Olympus E-420 vs E-PL1
The Olympus E-420 and the Olympus PEN E-PL1 are two digital cameras that were officially introduced, respectively, in March 2008 and February 2010. The E-420 is a DSLR, while the E-PL1 is a mirrorless interchangeable lens camera. Both cameras are equipped with a Four Thirds sensor. The E-420 has a resolution of 10 megapixels, whereas the E-PL1 provides 12.2 MP.
Below is an overview of the main specs of the two cameras as a starting point for the comparison.
Going beyond this snapshot of core features and characteristics, what are the differences between the Olympus E-420 and the Olympus PEN E-PL1? Which one should you buy? Read on to find out how these two cameras compare with respect to their body size, their imaging sensors, their shooting features, their input-output connections, and their reception by expert reviewers.
The physical size and weight of the Olympus E-420 and the Olympus E-PL1 are illustrated in the side-by-side display below. The two cameras are presented according to their relative size. Three consecutive views from the front, the top, and the rear side are shown. All width, height and depth measures are rounded to the nearest millimeter.
The E-PL1 can be obtained in four different colors (black, blue, yellow, white), while the E-420 is only available in black.
If the front view area (width x height) of the cameras is taken as an aggregate measure of their size, the Olympus E-PL1 is considerably smaller (30 percent) than the Olympus E-420. Moreover, the E-PL1 is markedly lighter (24 percent) than the E-420. In this context, it is worth noting that neither the E-420 nor the E-PL1 are weather-sealed.
The above size and weight comparisons are to some extent incomplete since they do not consider the interchangeable lenses that both of these cameras require. Both cameras have similarly sized sensors, but DSLRs have a larger flange-to-focal plane distance than mirrorless cameras, which imposes contraints on the optical engineering process and generally leads to bigger and heavier lenses. You can compare the optics available for the two cameras in the Four Thirds Lens Catalog (E-420) and the Micro Four Thirds Lens Catalog (E-PL1). Mirrorless cameras, such as the E-PL1, have moreover the advantage that they can use many lenses from other systems via adapters, as they have a relatively short flange to focal plane distance.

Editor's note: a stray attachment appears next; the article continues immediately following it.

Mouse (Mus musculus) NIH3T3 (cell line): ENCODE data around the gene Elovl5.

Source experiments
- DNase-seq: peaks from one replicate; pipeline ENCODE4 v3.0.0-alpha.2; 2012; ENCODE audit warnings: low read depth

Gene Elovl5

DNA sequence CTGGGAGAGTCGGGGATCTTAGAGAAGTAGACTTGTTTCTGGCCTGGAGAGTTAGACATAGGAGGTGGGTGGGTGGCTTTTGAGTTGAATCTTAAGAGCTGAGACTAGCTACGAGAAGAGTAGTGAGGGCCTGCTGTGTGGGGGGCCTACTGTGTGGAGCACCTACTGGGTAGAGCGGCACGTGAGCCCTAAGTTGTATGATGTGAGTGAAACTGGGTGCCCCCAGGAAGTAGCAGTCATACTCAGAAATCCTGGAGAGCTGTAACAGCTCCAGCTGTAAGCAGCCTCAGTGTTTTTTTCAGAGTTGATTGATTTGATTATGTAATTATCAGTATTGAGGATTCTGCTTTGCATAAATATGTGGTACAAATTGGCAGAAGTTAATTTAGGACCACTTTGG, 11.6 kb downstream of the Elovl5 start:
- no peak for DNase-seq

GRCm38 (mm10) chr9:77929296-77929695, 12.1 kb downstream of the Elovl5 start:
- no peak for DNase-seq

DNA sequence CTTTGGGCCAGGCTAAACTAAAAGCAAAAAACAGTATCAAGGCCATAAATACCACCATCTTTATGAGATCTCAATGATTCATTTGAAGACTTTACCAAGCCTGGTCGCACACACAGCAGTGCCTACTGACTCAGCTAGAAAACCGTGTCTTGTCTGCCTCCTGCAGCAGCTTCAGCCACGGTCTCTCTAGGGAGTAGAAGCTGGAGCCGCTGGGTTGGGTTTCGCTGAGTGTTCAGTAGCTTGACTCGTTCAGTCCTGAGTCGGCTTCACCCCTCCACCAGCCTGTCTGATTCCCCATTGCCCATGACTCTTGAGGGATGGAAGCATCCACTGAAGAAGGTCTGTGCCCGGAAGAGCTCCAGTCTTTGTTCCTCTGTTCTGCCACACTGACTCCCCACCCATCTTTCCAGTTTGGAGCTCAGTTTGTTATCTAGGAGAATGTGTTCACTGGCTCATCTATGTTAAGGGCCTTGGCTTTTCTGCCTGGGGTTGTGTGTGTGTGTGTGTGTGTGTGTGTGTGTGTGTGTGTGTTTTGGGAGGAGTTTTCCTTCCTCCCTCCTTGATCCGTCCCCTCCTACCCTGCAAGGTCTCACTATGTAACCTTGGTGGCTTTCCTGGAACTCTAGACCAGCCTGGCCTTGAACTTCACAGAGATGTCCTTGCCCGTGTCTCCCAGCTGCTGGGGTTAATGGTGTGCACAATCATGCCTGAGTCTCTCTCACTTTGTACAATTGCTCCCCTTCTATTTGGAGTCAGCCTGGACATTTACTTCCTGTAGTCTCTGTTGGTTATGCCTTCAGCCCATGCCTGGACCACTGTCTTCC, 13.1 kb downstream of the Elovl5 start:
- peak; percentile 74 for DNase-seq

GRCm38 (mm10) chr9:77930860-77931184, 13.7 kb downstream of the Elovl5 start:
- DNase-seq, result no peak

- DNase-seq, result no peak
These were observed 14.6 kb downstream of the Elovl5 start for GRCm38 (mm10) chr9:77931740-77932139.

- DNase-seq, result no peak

The following table provides a synthesis of the main physical specifications of the two cameras and other similar ones. If you would like to visualize and compare a different camera combination, you can navigate to the CAM-parator app and make your selection from a broad list of cameras there.
|1.||Olympus E-420||130 mm||91 mm||53 mm||440 g||500||n||Mar 2008||599|
|2.||Olympus E-PL1||115 mm||72 mm||42 mm||334 g||290||n||Feb 2010||599|
|3.||Nikon D3000||126 mm||97 mm||64 mm||536 g||500||n||Jul 2009||599|
|4.||Nikon D60||126 mm||94 mm||64 mm||522 g||500||n||Jan 2008||629|
|5.||Nikon D40X||124 mm||94 mm||64 mm||522 g||520||n||Mar 2007||729|
|6.||Olympus E-P3||122 mm||69 mm||34 mm||369 g||330||n||Jun 2011||799|
|7.||Olympus E-PL2||114 mm||72 mm||42 mm||362 g||280||n||Jan 2011||599|
|8.||Olympus E-PL3||110 mm||64 mm||37 mm||313 g||300||n||Jun 2011||599|
|9.||Olympus E-450||130 mm||91 mm||53 mm||440 g||500||n||Mar 2009||499|
|10.||Olympus E-600||130 mm||94 mm||60 mm||535 g||500||n||Aug 2009||449|
|11.||Olympus E-620||130 mm||94 mm||60 mm||521 g||500||n||Feb 2009||699|
|12.||Olympus E-P1||121 mm||70 mm||36 mm||355 g||300||n||Jun 2009||799|
|13.||Olympus E-P2||121 mm||70 mm||36 mm||355 g||300||n||Nov 2009||799|
|14.||Olympus E-520||136 mm||92 mm||68 mm||535 g||750||n||May 2008||699|
|15.||Olympus E-410||130 mm||91 mm||53 mm||435 g||500||n||Mar 2007||699|
|16.||Olympus E-400||130 mm||91 mm||53 mm||435 g||500||n||Sep 2006||699|
|17.||Panasonic L10||135 mm||96 mm||78 mm||556 g||450||n||Aug 2007||599|
|Notes: Measurements and pricing do not include easily detachable parts, such as add-on or interchangeable lenses or optional viewfinders.|
Any camera decision will obviously take relative prices into account. The retail prices at the time of the camera’s release place the model in the market relative to other models in the producer’s line-up and the competition. The two cameras under review were launched at the same price and fall into the same market segment. Usually, retail prices stay at first close to the launch price, but after several months, discounts become available. Later in the product cycle and, in particular, when the replacement model is about to appear, further discounting and stock clearance sales often push the camera price considerably down. Then, after the new model is out, very good deals can frequently be found on the pre-owned market.